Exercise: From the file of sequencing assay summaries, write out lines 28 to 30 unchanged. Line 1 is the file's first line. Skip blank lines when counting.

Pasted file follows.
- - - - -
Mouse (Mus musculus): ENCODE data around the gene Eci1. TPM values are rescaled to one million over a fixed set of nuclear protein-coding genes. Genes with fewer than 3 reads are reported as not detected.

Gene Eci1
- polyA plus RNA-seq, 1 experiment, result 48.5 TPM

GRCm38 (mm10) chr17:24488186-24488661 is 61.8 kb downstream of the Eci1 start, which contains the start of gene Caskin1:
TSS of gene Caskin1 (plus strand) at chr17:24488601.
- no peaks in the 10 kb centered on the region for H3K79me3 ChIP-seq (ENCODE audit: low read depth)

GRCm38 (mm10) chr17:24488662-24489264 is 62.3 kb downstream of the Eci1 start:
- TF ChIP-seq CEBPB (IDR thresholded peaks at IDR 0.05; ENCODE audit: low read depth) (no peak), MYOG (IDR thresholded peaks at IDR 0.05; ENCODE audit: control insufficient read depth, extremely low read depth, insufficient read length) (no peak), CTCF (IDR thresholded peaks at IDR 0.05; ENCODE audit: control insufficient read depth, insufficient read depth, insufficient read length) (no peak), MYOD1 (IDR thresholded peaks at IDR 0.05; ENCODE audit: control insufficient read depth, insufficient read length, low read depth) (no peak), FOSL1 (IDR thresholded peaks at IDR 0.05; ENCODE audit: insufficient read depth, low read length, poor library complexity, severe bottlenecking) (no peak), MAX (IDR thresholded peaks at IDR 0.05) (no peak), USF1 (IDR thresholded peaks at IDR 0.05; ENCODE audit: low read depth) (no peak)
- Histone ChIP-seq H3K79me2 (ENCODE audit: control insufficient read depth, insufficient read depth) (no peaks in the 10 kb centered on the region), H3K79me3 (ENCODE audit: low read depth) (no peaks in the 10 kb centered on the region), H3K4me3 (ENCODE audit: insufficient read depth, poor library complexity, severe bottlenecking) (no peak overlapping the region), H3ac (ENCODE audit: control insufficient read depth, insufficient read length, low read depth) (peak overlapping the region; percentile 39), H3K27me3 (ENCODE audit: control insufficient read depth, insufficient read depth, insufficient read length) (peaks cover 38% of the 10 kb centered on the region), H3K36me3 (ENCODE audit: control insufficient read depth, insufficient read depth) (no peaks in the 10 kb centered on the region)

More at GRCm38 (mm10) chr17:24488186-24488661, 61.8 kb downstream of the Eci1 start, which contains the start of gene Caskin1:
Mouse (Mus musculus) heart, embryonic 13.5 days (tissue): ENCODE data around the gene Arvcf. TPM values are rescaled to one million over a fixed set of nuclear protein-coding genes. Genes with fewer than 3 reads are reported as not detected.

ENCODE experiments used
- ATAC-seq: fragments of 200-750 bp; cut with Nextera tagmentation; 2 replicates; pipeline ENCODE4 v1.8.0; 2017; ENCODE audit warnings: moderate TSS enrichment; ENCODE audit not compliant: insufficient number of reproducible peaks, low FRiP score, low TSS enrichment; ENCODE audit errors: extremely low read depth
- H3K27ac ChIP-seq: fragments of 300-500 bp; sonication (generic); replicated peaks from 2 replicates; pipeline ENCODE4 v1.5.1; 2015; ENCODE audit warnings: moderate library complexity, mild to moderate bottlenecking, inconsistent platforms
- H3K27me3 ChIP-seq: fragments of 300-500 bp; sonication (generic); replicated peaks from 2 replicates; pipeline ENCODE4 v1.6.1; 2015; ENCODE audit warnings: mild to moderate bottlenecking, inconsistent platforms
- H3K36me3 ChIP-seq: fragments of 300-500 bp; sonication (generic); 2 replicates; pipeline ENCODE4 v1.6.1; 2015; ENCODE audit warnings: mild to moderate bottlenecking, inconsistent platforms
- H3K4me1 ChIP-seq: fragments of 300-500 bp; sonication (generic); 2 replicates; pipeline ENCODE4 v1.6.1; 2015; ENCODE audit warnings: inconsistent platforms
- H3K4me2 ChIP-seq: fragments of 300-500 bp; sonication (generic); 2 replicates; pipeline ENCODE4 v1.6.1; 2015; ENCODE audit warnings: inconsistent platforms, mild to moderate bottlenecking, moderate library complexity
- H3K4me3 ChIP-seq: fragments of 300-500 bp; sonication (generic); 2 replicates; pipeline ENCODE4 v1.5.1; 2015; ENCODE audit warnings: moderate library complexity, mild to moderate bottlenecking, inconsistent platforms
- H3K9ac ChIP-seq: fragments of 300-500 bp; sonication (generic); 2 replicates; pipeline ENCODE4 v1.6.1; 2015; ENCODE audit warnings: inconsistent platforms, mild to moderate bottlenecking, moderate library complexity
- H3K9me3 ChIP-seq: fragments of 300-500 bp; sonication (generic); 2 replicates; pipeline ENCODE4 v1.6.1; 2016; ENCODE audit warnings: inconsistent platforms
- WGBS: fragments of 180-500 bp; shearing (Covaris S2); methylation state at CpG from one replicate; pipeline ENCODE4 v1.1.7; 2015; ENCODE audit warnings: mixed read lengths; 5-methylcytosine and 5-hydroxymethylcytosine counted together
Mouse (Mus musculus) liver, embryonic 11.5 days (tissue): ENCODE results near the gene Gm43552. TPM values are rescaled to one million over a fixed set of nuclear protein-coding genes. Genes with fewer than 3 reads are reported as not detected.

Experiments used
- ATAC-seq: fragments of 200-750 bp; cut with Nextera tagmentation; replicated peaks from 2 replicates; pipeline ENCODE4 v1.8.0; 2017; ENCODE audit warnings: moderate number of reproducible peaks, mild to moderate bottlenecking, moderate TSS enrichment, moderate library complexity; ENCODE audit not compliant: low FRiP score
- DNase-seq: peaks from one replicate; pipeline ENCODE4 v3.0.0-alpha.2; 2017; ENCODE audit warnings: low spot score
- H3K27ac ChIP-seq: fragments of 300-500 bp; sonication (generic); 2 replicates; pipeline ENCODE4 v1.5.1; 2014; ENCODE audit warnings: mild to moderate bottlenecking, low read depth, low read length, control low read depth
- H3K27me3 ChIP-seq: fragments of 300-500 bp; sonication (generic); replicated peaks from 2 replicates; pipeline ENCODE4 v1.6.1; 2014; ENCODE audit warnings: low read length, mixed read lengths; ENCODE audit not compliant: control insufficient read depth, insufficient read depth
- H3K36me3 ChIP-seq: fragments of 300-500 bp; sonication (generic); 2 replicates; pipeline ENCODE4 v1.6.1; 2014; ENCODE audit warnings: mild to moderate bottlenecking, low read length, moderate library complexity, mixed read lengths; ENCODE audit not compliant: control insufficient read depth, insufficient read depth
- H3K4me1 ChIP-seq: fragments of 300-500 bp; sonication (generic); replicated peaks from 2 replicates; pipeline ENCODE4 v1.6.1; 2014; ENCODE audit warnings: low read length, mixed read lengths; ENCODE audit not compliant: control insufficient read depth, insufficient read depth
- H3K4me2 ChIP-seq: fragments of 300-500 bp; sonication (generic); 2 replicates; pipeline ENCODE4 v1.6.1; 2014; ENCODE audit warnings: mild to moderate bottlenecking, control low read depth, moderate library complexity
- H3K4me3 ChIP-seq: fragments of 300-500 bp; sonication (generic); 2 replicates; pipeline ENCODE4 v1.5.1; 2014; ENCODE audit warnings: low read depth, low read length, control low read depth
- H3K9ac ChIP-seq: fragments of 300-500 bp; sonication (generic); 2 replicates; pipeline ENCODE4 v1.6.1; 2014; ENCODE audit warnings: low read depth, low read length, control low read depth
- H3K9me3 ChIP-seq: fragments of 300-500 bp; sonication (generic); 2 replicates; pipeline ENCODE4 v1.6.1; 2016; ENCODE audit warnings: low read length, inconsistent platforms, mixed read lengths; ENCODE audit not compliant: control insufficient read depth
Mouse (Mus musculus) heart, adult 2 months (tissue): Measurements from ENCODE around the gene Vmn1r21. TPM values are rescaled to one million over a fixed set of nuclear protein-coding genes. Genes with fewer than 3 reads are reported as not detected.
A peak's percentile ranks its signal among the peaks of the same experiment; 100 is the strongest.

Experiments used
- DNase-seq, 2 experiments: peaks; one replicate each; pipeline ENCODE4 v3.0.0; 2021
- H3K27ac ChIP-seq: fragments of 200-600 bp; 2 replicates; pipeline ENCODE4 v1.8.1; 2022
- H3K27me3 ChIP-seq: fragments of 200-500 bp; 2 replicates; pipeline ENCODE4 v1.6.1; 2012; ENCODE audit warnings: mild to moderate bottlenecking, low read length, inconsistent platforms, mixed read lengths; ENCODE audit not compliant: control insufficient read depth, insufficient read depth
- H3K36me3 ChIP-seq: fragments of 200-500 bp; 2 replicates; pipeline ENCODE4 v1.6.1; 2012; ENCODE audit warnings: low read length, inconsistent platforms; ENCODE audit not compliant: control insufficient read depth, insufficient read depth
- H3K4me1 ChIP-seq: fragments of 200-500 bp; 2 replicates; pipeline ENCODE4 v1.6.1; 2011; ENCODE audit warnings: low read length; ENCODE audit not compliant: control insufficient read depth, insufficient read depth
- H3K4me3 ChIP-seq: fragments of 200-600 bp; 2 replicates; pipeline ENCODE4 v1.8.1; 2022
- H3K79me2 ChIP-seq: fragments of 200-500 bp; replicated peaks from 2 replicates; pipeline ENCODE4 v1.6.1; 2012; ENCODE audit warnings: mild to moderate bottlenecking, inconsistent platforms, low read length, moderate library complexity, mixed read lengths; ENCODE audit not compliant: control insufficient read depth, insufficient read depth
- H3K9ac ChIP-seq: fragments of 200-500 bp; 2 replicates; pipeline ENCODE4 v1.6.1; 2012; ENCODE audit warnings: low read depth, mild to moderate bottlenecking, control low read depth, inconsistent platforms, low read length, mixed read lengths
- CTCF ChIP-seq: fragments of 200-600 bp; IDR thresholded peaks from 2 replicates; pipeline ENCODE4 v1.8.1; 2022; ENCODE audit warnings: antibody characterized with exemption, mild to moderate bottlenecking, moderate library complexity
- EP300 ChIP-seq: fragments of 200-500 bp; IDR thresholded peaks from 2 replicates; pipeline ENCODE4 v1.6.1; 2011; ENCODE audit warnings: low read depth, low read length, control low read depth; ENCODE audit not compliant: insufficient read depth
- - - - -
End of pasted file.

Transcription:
- H3K27me3 ChIP-seq: fragments of 300-500 bp; sonication (generic); replicated peaks from 2 replicates; pipeline ENCODE4 v1.6.1; 2014; ENCODE audit warnings: low read length, mixed read lengths; ENCODE audit not compliant: control insufficient read depth, insufficient read depth
- H3K36me3 ChIP-seq: fragments of 300-500 bp; sonication (generic); 2 replicates; pipeline ENCODE4 v1.6.1; 2014; ENCODE audit warnings: mild to moderate bottlenecking, low read length, moderate library complexity, mixed read lengths; ENCODE audit not compliant: control insufficient read depth, insufficient read depth
- H3K4me1 ChIP-seq: fragments of 300-500 bp; sonication (generic); replicated peaks from 2 replicates; pipeline ENCODE4 v1.6.1; 2014; ENCODE audit warnings: low read length, mixed read lengths; ENCODE audit not compliant: control insufficient read depth, insufficient read depth